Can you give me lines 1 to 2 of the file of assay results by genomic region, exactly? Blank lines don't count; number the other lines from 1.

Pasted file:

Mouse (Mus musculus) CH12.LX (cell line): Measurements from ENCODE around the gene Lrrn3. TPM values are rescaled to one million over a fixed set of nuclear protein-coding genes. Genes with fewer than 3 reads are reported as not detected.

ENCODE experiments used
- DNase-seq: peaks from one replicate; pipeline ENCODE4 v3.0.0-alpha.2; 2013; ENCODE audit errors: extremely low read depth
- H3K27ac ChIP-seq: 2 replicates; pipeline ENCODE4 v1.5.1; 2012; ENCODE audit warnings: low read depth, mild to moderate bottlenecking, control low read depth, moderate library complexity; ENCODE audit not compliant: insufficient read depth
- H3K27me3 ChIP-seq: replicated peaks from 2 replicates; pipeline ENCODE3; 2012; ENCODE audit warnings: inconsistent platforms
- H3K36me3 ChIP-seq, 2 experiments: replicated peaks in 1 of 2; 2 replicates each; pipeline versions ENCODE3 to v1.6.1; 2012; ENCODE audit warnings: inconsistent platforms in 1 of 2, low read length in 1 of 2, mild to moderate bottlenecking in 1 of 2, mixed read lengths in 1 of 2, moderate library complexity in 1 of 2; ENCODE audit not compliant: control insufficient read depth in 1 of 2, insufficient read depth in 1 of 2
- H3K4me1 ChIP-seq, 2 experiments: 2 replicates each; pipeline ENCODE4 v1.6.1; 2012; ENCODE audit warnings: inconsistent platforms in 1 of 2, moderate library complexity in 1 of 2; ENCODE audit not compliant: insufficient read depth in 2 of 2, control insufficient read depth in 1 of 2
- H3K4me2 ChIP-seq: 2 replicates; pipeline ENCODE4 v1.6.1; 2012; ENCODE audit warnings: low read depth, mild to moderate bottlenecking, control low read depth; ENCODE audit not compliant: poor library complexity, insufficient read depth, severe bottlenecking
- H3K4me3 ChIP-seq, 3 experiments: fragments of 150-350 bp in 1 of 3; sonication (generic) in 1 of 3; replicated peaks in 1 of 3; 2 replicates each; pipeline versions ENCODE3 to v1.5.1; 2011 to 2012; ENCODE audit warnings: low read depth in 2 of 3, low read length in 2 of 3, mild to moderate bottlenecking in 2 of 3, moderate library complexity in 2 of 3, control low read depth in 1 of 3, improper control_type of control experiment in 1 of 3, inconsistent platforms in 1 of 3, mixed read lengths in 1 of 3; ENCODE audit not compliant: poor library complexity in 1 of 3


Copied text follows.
Mouse (Mus musculus) CH12.LX (cell line): Measurements from ENCODE around the gene Lrrn3. TPM values are rescaled to one million over a fixed set of nuclear protein-coding genes. Genes with fewer than 3 reads are reported as not detected.

ENCODE experiments used